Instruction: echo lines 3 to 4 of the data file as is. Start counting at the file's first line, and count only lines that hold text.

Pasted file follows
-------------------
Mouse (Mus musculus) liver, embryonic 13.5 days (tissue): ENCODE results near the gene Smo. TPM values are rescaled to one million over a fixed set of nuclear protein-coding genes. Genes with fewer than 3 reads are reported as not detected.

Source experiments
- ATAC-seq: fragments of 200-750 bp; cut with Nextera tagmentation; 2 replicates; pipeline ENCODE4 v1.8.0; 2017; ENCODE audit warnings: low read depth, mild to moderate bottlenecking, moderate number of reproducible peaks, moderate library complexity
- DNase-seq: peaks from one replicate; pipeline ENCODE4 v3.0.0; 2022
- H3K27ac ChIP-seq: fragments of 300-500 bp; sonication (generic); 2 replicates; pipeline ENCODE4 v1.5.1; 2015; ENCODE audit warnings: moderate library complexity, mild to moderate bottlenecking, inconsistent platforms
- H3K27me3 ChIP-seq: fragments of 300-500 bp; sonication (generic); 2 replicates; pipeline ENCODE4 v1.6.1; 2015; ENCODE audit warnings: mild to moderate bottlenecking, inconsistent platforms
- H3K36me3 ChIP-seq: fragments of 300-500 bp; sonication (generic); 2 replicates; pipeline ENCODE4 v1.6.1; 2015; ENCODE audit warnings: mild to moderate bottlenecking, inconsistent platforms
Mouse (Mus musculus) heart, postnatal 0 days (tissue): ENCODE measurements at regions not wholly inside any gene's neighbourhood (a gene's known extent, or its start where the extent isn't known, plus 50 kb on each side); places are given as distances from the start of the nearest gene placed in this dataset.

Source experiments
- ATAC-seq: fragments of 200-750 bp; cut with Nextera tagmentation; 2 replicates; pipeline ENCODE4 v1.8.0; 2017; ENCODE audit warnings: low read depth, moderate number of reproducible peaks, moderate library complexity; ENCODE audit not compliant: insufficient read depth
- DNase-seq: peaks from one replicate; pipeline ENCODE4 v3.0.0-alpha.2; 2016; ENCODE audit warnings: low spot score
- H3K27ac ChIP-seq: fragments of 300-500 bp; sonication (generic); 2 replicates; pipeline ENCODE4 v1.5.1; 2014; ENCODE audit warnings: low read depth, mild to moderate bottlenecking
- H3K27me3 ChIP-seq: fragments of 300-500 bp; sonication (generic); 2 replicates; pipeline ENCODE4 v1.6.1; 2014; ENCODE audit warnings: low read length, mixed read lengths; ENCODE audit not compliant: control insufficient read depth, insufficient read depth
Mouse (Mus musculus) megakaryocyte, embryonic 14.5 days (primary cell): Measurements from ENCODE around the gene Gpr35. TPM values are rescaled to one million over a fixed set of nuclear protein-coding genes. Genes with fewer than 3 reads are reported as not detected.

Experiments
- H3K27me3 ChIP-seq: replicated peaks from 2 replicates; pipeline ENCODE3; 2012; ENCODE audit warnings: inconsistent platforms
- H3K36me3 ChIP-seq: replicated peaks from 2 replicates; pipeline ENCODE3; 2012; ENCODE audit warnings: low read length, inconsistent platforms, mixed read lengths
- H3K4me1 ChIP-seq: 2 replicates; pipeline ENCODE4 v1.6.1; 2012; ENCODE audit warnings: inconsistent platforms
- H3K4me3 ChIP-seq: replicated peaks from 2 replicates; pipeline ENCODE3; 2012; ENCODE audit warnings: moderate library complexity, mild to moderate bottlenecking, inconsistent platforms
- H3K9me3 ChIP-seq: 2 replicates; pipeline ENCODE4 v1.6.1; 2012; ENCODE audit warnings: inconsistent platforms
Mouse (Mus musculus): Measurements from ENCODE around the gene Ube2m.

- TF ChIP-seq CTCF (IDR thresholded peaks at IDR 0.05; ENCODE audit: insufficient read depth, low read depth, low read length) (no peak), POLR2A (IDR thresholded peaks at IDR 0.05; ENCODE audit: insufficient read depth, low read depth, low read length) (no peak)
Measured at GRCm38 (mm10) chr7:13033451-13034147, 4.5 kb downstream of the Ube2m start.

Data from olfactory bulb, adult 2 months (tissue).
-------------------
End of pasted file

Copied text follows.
- ATAC-seq: fragments of 200-750 bp; cut with Nextera tagmentation; 2 replicates; pipeline ENCODE4 v1.8.0; 2017; ENCODE audit warnings: low read depth, mild to moderate bottlenecking, moderate number of reproducible peaks, moderate library complexity
- DNase-seq: peaks from one replicate; pipeline ENCODE4 v3.0.0; 2022